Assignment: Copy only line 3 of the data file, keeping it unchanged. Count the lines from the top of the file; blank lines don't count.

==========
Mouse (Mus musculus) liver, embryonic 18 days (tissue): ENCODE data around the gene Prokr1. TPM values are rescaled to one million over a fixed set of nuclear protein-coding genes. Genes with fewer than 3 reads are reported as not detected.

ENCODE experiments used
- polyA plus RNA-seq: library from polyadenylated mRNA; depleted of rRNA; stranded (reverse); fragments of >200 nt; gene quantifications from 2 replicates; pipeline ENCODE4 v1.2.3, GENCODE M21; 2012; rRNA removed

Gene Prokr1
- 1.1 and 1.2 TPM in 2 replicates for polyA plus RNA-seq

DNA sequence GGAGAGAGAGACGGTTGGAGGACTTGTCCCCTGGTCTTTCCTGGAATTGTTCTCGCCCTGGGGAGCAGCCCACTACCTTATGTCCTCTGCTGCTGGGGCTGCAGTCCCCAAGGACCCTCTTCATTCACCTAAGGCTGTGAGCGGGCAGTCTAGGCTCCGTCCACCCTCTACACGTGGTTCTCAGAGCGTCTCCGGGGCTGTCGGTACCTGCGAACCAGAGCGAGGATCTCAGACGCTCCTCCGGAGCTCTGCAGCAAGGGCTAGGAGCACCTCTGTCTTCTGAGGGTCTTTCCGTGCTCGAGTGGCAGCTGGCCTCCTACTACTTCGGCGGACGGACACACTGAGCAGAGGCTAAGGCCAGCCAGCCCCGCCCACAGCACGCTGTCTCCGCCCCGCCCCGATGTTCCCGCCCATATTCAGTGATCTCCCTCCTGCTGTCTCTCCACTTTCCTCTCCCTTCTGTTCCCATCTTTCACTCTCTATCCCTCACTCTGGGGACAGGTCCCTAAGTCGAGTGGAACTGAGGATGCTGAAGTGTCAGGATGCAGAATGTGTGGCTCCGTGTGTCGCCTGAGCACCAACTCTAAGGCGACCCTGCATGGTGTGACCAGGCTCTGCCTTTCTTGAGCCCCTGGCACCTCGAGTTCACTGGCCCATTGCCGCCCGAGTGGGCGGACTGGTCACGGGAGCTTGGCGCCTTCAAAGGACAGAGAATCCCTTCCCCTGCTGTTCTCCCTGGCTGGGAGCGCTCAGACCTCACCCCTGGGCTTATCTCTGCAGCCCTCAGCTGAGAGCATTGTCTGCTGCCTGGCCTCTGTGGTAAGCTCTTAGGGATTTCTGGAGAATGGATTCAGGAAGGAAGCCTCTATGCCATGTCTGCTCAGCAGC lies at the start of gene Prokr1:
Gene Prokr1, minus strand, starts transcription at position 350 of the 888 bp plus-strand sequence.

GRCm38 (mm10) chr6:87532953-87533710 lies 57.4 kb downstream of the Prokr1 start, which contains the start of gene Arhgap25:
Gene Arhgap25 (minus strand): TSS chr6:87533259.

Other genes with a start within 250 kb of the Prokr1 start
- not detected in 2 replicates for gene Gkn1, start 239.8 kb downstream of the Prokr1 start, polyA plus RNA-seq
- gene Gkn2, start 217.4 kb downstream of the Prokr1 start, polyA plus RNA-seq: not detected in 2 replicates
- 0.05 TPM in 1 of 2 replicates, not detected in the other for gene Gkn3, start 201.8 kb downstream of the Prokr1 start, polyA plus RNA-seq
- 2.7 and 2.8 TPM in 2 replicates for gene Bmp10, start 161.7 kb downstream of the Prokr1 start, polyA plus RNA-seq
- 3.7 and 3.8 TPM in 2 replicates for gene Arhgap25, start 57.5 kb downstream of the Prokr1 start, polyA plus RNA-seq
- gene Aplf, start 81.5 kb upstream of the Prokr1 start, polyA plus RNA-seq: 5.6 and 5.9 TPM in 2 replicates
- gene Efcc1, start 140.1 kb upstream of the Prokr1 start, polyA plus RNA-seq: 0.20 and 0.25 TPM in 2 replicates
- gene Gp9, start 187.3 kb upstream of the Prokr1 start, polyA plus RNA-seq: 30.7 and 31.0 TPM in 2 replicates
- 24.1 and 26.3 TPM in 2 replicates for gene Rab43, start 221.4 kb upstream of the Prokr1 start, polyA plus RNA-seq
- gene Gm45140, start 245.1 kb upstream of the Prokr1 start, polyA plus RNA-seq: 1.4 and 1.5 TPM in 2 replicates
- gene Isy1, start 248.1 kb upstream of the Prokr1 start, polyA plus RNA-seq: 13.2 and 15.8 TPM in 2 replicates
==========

- polyA plus RNA-seq: library from polyadenylated mRNA; depleted of rRNA; stranded (reverse); fragments of >200 nt; gene quantifications from 2 replicates; pipeline ENCODE4 v1.2.3, GENCODE M21; 2012; rRNA removed